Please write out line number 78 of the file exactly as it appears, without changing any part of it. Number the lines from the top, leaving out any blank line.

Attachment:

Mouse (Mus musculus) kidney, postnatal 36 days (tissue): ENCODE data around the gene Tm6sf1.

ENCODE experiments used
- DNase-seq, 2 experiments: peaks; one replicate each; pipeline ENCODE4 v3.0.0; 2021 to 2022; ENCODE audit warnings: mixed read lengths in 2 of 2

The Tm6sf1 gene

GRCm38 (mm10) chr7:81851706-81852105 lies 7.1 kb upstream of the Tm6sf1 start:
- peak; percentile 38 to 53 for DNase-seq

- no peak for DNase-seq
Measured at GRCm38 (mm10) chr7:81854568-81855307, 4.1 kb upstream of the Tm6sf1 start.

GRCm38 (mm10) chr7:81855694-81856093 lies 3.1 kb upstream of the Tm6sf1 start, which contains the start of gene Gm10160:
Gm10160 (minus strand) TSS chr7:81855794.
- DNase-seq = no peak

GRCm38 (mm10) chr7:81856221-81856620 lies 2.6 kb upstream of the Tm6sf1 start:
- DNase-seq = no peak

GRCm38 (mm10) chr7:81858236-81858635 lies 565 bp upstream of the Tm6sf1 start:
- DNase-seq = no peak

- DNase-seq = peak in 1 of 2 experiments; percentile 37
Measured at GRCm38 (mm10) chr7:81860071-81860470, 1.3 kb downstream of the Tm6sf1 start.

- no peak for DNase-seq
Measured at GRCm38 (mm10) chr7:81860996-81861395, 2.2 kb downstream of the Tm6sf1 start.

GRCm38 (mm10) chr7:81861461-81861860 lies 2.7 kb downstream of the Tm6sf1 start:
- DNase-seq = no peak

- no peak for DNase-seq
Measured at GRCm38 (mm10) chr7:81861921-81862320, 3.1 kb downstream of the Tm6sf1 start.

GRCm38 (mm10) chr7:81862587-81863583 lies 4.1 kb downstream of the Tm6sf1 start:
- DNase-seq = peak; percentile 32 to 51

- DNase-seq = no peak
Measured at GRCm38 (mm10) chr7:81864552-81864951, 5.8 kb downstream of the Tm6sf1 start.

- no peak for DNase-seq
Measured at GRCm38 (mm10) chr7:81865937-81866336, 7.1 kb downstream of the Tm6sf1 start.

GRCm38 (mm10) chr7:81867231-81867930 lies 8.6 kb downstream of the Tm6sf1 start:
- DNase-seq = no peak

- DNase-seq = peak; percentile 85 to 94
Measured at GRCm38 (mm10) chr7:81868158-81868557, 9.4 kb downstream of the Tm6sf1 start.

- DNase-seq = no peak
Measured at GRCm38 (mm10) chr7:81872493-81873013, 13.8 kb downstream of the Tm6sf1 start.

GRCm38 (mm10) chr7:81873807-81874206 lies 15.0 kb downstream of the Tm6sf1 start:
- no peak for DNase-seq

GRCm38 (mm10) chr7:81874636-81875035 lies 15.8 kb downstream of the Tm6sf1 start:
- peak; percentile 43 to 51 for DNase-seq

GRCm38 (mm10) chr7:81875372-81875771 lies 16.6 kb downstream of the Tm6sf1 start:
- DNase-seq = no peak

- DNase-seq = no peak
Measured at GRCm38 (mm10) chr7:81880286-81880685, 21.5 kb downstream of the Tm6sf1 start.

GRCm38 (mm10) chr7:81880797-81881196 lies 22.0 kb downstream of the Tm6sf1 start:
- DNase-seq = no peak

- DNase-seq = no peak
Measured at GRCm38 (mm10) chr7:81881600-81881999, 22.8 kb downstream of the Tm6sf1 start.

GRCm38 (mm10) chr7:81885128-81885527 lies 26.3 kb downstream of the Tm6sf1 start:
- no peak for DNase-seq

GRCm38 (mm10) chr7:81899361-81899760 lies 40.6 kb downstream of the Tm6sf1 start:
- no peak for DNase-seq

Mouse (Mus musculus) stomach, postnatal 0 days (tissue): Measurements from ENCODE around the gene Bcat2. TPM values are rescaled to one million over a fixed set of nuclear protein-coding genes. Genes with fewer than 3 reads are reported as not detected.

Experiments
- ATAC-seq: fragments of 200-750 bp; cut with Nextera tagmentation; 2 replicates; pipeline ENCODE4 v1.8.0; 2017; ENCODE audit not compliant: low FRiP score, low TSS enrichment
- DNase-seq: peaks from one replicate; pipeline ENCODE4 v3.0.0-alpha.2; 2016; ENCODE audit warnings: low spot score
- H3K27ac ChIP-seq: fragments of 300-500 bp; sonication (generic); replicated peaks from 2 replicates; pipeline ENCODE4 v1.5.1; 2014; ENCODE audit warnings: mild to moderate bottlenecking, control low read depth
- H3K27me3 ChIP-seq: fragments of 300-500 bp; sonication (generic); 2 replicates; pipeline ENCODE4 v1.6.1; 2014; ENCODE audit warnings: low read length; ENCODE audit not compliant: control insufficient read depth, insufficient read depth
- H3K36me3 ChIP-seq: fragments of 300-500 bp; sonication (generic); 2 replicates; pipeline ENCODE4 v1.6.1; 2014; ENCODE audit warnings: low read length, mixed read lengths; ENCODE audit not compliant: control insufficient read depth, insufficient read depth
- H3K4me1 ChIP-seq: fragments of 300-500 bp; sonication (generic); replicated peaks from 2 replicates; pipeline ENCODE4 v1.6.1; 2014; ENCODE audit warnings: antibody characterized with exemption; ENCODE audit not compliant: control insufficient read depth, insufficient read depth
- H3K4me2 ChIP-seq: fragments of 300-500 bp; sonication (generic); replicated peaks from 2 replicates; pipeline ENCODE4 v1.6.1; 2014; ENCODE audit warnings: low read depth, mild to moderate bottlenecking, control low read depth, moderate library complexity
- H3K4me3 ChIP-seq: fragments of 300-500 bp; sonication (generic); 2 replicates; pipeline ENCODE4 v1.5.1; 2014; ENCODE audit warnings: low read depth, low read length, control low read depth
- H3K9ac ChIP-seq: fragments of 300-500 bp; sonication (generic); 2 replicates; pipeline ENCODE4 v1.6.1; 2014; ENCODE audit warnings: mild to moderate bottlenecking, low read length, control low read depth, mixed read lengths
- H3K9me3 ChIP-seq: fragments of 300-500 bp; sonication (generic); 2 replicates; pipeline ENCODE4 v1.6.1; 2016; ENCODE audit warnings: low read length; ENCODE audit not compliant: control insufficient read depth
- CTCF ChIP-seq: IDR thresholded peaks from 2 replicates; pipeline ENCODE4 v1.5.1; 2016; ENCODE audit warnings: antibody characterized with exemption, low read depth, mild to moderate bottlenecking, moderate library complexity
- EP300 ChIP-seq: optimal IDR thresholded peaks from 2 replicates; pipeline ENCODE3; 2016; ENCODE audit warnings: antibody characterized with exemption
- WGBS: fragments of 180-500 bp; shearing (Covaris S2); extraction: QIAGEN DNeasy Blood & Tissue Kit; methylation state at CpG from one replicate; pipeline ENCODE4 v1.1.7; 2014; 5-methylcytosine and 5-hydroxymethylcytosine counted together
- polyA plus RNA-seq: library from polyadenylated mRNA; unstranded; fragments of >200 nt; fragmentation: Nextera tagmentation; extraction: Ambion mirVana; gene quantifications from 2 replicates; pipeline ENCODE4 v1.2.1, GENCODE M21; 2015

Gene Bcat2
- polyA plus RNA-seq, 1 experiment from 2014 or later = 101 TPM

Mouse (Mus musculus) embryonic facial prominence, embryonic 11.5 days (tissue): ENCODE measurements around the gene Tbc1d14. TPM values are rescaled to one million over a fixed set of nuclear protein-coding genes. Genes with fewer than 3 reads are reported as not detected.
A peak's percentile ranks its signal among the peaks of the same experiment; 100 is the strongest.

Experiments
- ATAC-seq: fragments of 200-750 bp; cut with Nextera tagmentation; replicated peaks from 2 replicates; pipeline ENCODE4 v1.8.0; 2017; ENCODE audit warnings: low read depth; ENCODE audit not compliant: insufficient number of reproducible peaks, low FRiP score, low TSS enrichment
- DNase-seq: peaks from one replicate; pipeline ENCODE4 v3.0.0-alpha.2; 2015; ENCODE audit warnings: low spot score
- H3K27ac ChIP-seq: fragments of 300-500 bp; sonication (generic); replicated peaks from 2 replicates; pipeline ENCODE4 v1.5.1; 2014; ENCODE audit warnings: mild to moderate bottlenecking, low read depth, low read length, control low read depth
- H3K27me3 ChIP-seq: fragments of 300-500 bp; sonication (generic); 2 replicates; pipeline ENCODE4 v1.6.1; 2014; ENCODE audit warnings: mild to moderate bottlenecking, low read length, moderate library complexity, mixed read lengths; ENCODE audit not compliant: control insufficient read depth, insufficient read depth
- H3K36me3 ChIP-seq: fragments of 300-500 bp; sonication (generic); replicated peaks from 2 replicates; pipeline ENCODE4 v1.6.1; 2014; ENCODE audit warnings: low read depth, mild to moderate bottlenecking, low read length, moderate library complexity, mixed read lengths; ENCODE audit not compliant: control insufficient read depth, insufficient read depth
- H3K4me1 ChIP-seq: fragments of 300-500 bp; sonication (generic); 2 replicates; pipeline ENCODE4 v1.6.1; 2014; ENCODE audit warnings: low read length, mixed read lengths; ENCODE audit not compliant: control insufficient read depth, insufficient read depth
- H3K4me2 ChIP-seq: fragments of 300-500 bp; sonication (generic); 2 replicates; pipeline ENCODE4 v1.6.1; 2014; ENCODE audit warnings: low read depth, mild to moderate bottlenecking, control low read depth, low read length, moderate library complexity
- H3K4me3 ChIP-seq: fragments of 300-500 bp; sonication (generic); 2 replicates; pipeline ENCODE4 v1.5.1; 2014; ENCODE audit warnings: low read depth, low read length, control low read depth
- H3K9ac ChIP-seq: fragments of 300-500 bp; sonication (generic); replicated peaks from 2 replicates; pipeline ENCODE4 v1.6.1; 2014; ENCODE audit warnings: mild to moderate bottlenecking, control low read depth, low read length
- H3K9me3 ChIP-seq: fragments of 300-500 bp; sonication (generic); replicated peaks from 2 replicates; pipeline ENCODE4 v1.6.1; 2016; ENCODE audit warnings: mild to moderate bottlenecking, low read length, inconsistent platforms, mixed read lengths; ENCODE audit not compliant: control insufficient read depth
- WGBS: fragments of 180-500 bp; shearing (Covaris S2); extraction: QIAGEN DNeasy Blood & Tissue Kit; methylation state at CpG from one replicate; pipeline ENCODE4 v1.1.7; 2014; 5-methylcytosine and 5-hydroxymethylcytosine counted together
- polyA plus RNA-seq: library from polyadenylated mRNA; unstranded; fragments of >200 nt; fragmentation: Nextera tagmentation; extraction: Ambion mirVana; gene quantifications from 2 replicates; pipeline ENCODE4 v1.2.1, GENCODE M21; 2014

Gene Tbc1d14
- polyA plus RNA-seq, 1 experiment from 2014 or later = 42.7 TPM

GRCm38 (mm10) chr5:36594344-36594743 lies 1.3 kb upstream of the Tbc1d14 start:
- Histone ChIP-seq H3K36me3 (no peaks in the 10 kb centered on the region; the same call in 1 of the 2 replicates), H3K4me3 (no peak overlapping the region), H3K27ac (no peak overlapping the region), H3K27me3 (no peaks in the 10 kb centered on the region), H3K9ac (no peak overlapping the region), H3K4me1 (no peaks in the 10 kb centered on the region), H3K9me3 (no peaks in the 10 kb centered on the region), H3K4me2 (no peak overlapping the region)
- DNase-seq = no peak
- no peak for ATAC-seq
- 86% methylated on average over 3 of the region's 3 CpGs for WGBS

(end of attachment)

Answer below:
- H3K4me1 ChIP-seq: fragments of 300-500 bp; sonication (generic); 2 replicates; pipeline ENCODE4 v1.6.1; 2014; ENCODE audit warnings: low read length, mixed read lengths; ENCODE audit not compliant: control insufficient read depth, insufficient read depth